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How to Lift Weights if You have Carpal Tunnel Syndrome

by
author image Kathryn Vera
Kathryn Vera holds a master's degree in exercise physiology, as well as licensure as a Registered Dietitian. Currently, she works as a Clinical Exercise Physiologist in Cardiac Rehabilitation, where she provides care to patients living with chronic heart disease.
How to Lift Weights if You have Carpal Tunnel Syndrome
Carpal tunnel syndrome results from increased pressure on the median nerve. Photo Credit KatarzynaBialasiewicz/iStock/Getty Images

The National Institute of Neurological Disorders and Stroke defines carpal tunnel syndrome as a condition in which excessive pressure on the median nerve leads to pain, tingling, and numbness in the palm and fingers. While carpal tunnel syndrome is not life-threatening, it can interfere with activities of daily living, including resistance training. Consider the use of a supportive brace to ensure optimal results when lifting weights with carpal tunnel syndrome. Appropriate post-exercise care can also be useful to avoiding exacerbating the condition.

Step 1

Seek medical assistance, says the American College of Sports Medicine. While most individuals who have been diagnosed with carpal tunnel syndrome will be cleared to lift weights, those with extreme cases of the condition may be cautioned to avoid all activities that put excessive pressure on the wrist, including resistance training. Failure to follow these recommendations can result in permanent damage to the median nerve, which could require invasive surgery. Be honest with your health care provider regarding the specifics of your exercise routine to get the best care for your specific case of carpal tunnel syndrome.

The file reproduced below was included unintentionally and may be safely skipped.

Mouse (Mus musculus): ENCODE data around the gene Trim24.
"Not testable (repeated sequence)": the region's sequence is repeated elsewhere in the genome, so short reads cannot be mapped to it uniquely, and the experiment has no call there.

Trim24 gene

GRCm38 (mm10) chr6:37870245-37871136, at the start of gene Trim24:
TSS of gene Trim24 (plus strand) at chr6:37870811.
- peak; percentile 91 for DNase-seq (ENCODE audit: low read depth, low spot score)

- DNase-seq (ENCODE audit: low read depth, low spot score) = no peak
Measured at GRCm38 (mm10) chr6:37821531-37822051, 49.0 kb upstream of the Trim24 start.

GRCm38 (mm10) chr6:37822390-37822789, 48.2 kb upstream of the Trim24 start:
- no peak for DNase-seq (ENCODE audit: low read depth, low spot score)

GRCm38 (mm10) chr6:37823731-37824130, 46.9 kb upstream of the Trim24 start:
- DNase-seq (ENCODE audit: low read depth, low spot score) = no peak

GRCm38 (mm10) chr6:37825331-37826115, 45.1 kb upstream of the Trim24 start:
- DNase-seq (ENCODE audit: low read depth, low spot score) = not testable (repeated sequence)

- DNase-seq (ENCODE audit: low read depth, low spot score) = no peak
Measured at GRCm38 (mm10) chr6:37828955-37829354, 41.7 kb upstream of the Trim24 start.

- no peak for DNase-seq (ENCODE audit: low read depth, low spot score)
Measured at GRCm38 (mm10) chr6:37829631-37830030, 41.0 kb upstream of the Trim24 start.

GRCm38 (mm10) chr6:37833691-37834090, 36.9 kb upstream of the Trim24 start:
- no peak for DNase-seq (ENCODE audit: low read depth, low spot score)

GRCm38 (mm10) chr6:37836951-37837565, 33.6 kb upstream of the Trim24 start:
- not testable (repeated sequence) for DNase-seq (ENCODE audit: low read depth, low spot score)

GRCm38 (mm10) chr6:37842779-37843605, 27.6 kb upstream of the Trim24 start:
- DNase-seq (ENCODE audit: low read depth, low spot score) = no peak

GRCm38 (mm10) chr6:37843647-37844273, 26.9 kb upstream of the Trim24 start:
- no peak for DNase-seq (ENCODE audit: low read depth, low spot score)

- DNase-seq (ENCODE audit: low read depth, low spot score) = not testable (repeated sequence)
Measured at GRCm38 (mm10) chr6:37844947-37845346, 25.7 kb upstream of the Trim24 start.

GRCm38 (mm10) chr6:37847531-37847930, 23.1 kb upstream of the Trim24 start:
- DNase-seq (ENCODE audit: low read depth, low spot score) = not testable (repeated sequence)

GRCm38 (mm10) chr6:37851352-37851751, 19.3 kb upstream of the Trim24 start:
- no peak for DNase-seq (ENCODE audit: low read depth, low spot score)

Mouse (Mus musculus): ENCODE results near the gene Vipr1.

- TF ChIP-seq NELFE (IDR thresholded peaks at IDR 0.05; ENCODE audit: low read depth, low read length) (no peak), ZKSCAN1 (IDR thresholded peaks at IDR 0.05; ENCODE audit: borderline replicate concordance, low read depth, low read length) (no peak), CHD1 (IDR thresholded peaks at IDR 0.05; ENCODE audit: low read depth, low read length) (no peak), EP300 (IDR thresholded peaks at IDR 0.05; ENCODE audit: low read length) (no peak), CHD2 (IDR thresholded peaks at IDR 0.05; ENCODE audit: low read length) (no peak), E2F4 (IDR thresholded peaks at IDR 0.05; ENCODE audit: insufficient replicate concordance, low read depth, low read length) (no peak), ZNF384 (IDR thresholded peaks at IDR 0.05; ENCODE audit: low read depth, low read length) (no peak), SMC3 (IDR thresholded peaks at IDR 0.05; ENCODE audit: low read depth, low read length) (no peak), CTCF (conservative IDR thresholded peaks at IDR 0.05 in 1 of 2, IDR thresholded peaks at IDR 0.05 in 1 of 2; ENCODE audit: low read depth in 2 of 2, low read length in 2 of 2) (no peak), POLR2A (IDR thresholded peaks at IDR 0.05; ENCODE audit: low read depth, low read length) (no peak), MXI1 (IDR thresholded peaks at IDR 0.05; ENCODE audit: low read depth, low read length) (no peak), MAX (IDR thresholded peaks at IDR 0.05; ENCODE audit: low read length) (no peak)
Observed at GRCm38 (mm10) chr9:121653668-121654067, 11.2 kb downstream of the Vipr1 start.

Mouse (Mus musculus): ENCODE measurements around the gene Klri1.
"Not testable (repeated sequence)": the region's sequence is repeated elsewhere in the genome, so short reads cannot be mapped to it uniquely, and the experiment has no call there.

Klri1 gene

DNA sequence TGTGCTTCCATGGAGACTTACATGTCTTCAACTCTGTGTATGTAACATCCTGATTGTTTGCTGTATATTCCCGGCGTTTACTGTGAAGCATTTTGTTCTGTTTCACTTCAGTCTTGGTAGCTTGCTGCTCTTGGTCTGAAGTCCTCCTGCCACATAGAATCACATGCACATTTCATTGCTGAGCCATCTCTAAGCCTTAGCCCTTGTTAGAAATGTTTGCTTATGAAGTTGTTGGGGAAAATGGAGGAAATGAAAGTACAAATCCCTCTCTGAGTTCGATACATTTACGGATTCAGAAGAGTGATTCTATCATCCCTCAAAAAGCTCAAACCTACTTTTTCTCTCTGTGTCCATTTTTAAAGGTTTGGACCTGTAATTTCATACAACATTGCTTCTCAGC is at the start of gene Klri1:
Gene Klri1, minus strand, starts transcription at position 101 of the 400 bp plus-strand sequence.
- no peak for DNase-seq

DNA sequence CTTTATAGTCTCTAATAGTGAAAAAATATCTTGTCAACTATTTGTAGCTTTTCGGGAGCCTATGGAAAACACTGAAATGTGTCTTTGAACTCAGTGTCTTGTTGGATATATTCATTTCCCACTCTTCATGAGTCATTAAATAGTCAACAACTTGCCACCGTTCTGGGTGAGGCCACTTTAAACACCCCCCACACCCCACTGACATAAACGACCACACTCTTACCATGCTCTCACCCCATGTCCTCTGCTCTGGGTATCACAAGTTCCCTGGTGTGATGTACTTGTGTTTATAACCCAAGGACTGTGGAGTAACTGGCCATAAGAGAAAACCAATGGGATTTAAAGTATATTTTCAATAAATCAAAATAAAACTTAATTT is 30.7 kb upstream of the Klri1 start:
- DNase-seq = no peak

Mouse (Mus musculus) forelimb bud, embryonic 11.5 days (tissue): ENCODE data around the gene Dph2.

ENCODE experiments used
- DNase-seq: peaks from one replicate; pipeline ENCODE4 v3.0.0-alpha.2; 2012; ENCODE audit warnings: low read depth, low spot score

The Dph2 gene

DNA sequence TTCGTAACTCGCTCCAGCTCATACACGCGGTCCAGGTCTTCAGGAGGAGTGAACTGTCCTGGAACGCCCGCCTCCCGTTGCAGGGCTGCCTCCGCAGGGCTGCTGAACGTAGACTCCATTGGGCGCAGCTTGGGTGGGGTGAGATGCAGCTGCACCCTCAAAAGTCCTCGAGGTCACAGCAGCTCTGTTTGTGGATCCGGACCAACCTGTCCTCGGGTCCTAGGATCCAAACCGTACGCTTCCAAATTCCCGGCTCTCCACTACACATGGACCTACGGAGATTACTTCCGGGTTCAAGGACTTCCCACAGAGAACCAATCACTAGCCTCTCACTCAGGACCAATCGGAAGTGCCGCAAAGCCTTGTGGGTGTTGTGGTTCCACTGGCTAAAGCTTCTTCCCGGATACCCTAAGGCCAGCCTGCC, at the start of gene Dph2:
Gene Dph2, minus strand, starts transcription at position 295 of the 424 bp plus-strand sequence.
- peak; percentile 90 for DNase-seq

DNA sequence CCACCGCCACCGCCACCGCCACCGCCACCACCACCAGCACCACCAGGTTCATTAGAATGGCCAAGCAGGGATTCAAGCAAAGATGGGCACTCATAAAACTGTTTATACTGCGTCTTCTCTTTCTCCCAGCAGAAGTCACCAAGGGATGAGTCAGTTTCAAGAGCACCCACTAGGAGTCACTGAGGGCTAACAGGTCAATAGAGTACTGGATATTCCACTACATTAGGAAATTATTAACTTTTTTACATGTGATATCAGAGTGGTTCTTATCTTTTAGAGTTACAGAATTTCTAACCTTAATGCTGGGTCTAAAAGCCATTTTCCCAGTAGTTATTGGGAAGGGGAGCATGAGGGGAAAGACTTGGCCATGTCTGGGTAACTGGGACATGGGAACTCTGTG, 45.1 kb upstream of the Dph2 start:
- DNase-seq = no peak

Step 2

Wear proper supportive devices to prevent wrist flexion. According to the American College of Sports Medicine, failing to maintain wrist rigidity during weight lifting can lead to an increase in pressure on the median nerve -- which, in turn, can exacerbate carpal tunnel symptoms. Individuals who have been diagnosed with carpal tunnel syndrome may be able to obtain a supportive brace from their health care provider. Be sure the brace fits properly and is snug around your wrist for the greatest support when engaging in a resistance training program.

Step 3

Practice moderation during exercise. In most cases, the more difficult the resistance training exercise, the more pressure placed on the median nerve -- not only because of the excess weight, but also due to increases in blood flow that occur during resistance training. Using the "talk test" can be an effective way to keep your exercise in a moderate zone, says the Centers for Disease Control and Prevention. If you can talk but not sing while lifting weights, you are likely keeping your resistance training workout in a moderate zone.

Step 4

Ice your wrists after resistance training workouts. According to ACSM, icing your wrists after weight training will reduce the inflammation that can occur as a result of the activity -- and can decrease pressure on the median nerve. Keep an ice pack on the wrist that has been afflicted with carpal tunnel syndrome for at least 20 minutes to ensure optimal results in the reduction of inflammation. Wrap a dry towel or other piece of clothing around the ice pack to avoid skin burns that can occur as a result of contact with the frozen product.

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